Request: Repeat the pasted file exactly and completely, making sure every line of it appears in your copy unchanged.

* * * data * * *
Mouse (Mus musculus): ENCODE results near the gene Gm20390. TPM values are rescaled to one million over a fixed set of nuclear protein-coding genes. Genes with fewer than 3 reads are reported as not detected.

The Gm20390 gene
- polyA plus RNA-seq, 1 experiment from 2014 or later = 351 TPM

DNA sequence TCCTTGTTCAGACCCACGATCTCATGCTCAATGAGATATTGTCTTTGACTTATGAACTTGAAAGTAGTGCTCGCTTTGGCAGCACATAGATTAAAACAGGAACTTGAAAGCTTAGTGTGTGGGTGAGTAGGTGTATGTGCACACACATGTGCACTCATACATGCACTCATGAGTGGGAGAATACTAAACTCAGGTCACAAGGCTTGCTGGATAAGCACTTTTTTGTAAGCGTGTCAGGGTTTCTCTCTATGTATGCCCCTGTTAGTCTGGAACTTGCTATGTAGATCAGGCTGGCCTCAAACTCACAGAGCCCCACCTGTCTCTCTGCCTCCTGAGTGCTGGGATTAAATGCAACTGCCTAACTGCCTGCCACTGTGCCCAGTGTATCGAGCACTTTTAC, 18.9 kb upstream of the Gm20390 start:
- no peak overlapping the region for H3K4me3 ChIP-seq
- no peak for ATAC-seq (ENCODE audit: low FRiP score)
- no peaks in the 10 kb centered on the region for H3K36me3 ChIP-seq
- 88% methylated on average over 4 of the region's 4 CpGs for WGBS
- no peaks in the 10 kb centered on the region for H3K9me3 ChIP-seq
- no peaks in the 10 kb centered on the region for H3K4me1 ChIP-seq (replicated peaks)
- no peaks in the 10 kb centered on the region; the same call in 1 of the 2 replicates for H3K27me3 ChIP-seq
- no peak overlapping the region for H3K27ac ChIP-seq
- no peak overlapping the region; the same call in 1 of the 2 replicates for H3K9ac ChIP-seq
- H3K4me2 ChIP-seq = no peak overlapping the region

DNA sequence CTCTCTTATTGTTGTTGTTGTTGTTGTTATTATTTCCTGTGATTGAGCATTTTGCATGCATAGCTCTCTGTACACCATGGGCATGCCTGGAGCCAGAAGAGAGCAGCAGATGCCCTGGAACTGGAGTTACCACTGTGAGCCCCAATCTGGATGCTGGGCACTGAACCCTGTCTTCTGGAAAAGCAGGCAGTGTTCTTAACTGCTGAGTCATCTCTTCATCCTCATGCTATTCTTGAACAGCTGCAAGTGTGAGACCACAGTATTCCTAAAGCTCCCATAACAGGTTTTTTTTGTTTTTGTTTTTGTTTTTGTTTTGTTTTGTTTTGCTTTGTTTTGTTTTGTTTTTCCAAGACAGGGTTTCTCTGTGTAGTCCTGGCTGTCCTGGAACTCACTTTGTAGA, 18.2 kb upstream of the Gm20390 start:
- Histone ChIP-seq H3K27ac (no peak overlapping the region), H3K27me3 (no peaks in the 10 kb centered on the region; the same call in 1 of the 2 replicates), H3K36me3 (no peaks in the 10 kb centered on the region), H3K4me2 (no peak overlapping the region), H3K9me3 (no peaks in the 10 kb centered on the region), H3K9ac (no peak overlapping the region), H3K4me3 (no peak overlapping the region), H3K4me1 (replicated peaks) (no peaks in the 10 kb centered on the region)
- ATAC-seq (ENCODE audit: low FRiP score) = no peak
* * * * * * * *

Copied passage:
Mouse (Mus musculus): ENCODE results near the gene Gm20390. TPM values are rescaled to one million over a fixed set of nuclear protein-coding genes. Genes with fewer than 3 reads are reported as not detected.

The Gm20390 gene
- polyA plus RNA-seq, 1 experiment from 2014 or later = 351 TPM

DNA sequence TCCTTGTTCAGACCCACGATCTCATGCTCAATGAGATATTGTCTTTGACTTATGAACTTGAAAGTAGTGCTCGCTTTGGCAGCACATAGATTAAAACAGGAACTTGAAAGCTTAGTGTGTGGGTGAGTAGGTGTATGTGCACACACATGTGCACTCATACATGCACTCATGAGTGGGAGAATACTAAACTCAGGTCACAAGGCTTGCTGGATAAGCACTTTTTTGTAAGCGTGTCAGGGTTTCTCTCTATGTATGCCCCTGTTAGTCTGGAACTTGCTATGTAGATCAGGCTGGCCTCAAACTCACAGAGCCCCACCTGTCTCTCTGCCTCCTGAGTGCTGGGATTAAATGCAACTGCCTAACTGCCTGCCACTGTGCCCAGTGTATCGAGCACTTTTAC, 18.9 kb upstream of the Gm20390 start:
- no peak overlapping the region for H3K4me3 ChIP-seq
- no peak for ATAC-seq (ENCODE audit: low FRiP score)
- no peaks in the 10 kb centered on the region for H3K36me3 ChIP-seq
- 88% methylated on average over 4 of the region's 4 CpGs for WGBS
- no peaks in the 10 kb centered on the region for H3K9me3 ChIP-seq
- no peaks in the 10 kb centered on the region for H3K4me1 ChIP-seq (replicated peaks)
- no peaks in the 10 kb centered on the region; the same call in 1 of the 2 replicates for H3K27me3 ChIP-seq
- no peak overlapping the region for H3K27ac ChIP-seq
- no peak overlapping the region; the same call in 1 of the 2 replicates for H3K9ac ChIP-seq
- H3K4me2 ChIP-seq = no peak overlapping the region

DNA sequence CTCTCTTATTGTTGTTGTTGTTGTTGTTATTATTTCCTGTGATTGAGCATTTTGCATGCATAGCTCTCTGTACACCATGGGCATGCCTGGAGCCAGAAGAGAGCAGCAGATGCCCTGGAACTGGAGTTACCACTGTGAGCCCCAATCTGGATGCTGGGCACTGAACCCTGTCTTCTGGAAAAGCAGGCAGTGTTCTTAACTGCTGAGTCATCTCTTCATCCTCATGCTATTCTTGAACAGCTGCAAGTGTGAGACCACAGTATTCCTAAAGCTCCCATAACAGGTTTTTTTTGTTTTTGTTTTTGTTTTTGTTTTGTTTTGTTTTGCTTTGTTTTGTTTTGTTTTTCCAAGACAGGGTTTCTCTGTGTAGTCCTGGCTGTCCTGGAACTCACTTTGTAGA, 18.2 kb upstream of the Gm20390 start:
- Histone ChIP-seq H3K27ac (no peak overlapping the region), H3K27me3 (no peaks in the 10 kb centered on the region; the same call in 1 of the 2 replicates), H3K36me3 (no peaks in the 10 kb centered on the region), H3K4me2 (no peak overlapping the region), H3K9me3 (no peaks in the 10 kb centered on the region), H3K9ac (no peak overlapping the region), H3K4me3 (no peak overlapping the region), H3K4me1 (replicated peaks) (no peaks in the 10 kb centered on the region)
- ATAC-seq (ENCODE audit: low FRiP score) = no peak